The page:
Argentina is the worlds 5th largest exporter of Olive Oil
Olives are cultivated on more than 100 000 ha of land, concentrated in three regions-55 000 ha in the North-West region (provinces of Catamarca, La Rioja); over 9 500 ha in the Central region (provinces of Cordoba and Buenos Aires); and 40 000 ha in the Central-West region (provinces of Mendoza and San Juan) with 40 000 ha- which have been joined more recently by Neuquen.
The bulk of the olive oil produced in Argentina is extra virgin grade. The industry provides direct employment for more than 15 000 people and an estimated 45 000 indirect jobs. Much of the production we are told is exported in bulk to the Northern Hemisphere where it is blended, relabelled and sold under those importer’s brands.
There is a wide diversity of varieties that Argentina produces. A lot of European varieties are grown here as the climate and latitude* makes Argentina a perfect place for olive cultivation. Olives can grow between latitudes of 35˚ and 45˚, in both Southern & Northern hemispheres.
Today, Argentina is the biggest producer of Olive Oil in South America with 100 000 ha planted, 21 million trees and over 100 olive presses.
World consumption of olive oil increased 1.8 fold in volume between 1990/00 and 2015/16. As can be seen from Chart 1, this upward movement has been located primarily in Non- International Olive Council member countries whose share of world consumption climbed from 11 pc to 24 pc between the start and end years of the reporting period. In 2015/16, the volume of olive oil consumed at world level looks set to be around 4.6 pc higher than in 2014/15.
Argentina may be the 5th largest exporter of olive oil in the world but has a limited local market. In fact, their annual domestic consumption is a little less than 260 mils per person which is similar to Poland. In comparison in terms of consumption per capita, the Greeks set a shining example, with an average of more than 24 litres/person/year.
The next runners-up are the Spanish and Italians, who use an average of about 15 and 13 litres/person/year, respectively. When compared to North American averages, about 1 litre for Americans and 1.5 litres for Canadians, it is easy to see that the growth potential locally is enormous.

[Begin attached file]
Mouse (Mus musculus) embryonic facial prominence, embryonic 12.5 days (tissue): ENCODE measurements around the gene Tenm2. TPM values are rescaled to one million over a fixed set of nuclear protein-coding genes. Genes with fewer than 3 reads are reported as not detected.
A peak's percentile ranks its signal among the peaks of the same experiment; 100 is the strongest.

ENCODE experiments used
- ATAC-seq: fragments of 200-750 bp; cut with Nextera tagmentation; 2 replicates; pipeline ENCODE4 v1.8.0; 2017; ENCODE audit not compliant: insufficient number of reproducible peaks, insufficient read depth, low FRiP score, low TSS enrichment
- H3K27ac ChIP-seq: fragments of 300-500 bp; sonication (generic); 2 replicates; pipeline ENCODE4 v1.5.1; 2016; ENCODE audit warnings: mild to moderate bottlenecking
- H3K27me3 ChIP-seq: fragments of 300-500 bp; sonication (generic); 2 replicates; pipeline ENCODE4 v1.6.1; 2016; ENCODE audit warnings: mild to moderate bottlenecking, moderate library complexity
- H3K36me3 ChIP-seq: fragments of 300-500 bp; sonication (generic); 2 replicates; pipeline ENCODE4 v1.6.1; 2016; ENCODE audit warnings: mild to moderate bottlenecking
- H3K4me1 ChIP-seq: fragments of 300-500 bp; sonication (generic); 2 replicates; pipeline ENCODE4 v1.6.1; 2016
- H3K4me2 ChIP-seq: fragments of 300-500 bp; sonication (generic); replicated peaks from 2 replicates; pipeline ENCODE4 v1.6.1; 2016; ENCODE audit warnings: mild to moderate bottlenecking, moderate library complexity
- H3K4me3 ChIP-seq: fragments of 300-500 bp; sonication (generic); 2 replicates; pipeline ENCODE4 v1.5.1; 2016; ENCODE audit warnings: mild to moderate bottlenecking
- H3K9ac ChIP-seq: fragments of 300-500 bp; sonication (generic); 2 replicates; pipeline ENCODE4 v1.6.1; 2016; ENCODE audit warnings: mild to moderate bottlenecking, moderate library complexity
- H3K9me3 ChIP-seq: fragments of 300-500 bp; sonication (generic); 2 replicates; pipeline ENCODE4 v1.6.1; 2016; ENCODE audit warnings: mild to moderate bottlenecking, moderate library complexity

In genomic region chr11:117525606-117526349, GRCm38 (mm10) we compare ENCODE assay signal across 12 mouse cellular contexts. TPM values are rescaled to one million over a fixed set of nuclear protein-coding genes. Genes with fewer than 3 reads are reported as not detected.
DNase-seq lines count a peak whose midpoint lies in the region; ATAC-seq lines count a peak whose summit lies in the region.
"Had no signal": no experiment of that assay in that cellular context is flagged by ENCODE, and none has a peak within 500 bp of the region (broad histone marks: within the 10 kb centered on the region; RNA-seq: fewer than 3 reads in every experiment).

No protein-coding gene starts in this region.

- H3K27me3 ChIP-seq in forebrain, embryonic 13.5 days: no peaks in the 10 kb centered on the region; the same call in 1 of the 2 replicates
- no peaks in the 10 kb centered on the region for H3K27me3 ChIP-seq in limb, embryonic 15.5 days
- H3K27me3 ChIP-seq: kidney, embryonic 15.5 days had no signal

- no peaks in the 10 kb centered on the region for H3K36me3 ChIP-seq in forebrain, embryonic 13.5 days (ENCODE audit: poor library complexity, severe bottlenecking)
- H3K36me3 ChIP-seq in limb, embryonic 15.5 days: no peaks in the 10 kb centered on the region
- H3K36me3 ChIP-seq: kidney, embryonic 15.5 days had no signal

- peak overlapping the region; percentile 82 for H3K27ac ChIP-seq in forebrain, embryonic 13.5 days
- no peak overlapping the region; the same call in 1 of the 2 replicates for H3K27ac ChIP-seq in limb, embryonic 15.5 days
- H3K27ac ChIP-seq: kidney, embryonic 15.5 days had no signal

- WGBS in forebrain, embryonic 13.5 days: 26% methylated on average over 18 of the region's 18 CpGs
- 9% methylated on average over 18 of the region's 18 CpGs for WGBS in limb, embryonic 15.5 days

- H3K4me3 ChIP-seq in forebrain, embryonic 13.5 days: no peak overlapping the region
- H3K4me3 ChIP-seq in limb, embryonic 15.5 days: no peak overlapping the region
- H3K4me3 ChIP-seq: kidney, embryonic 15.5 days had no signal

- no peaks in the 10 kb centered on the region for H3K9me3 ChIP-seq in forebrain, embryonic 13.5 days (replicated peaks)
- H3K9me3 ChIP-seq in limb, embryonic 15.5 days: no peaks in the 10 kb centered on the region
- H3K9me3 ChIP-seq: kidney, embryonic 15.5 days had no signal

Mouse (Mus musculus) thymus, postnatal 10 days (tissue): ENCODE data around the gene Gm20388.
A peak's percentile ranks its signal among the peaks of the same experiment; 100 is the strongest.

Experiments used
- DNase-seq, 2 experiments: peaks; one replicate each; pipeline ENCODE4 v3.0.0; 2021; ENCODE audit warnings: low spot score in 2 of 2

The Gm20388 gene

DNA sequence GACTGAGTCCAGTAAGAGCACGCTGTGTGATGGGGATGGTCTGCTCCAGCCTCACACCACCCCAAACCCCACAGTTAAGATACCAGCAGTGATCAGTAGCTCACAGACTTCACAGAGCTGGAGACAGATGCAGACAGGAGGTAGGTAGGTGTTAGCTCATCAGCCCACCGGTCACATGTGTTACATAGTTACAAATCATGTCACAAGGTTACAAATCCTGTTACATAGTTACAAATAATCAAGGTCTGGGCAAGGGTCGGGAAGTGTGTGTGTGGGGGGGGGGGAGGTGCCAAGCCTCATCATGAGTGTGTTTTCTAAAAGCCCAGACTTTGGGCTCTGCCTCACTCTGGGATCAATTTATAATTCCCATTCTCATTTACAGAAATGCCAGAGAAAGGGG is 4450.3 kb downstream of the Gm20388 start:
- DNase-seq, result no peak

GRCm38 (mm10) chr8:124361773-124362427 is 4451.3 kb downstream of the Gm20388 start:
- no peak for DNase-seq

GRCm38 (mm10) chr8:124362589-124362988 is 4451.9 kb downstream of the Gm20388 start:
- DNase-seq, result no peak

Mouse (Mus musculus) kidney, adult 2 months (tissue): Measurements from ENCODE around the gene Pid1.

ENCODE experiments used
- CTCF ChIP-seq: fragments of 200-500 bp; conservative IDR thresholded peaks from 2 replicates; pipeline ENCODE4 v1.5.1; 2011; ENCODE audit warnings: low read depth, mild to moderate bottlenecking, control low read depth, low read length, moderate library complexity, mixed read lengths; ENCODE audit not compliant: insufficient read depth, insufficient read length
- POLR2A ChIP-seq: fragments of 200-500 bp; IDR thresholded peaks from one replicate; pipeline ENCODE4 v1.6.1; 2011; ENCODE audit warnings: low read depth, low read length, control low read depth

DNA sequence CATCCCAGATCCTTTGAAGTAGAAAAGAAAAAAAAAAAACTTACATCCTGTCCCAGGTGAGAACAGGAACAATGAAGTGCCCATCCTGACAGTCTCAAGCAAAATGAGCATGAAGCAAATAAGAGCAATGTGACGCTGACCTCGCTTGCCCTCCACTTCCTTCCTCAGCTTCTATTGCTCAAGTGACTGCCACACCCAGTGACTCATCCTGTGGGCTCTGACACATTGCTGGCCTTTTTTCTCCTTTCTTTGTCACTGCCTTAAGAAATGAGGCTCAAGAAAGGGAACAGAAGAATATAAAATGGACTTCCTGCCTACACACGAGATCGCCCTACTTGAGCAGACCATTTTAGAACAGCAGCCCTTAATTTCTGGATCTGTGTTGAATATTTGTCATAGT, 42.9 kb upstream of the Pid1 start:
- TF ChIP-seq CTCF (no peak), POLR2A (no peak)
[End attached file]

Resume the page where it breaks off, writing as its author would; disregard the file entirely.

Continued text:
However, in terms of consumption by country, the United States is actually the third largest consumer of olive oil in the world, consuming about 9% of global olive oil production. This is still small compared to Italy (21%) and Spain (19%) but is just ahead of the olive-oil-loving Greeks, who despite such high consumption per capita, only account for about 7% of total global consumption.
Not all olive oil is the same.
There are many misconceptions and misunderstanding in regards to olive oil. The different grades of olive oil and associated standards are defined by the International Olive Council. ( IOC )
In summary, there are five different types of olive oil:
1. Extra Virgin olive oil
2. Virgin olive oil
3. Refined olive oil
4. Olive pomace oil
5. Lampante oil
1. Extra Virgin Olive Oil – This is the best olive oil
The definition of Extra Virgin olive oil is very precise regards production methods, taste and chemical composition.
To be certified for the “Extra Virgin” label, an olive oil:
1. Must come from the first pressing of fresh olives, normally within 24 hours of harvesting.
2. Must be extracted by non-chemical, mechanical means, and without the use of excessive heat, specifically below 28C.
3. The free fatty acid or acidity level must be less than 0.8%.
4. It must be defect free – having a perfect taste and aroma.
Extra Virgin is the highest grade and best tasting olive oil.
2. Virgin Olive Oil
Virgin olive oil also comes from the first pressing and must have an acidity level of less than 2%, therefore, it is of inferior quality to Extra Virgin olive oil. Its flavour intensity can vary and its taste is milder than Extra Virgin olive oil.
3. Refined Olive Oil
These are olive oils that have been refined by using agents such as acids, alkalis, and heat to extract as much oil as possible from the olive pulp that remains after the first pressing. The result is a fattier and more acidic oil which lacks taste, aroma and natural antioxidants. This is why producers need to add unrefined Extra Virgin or Virgin olive oil to impart some flavour, colour and aroma into the blend.
Terms such as “pure” or “100% pure” or “Light” are made up terms used by large producers and supermarkets. If the label states “pure” or “100% pure” or “Light” then the olive oil is a refined oil lacking the taste, aroma and quality of Extra Virgin olive oil.
4. Olive – Pomace Oil
The lowest grade of olive oil made from the byproducts of extra virgin olive oil production. Olive skins, seeds and pulp are heated and the remaining oil is extracted using hexane, a solvent. The result, pomace oil, is then put through the refining process, similar to pure or light olive oil. Pomace olive oil is bland and extremely low in antioxidants.
5. Lampante Oil
Oil with severe defects, usually from bad fruit or poor processing practices. It is not fit for human consumption until it has been refined. In decades past it would have been used for lighting lamp oil hence its name.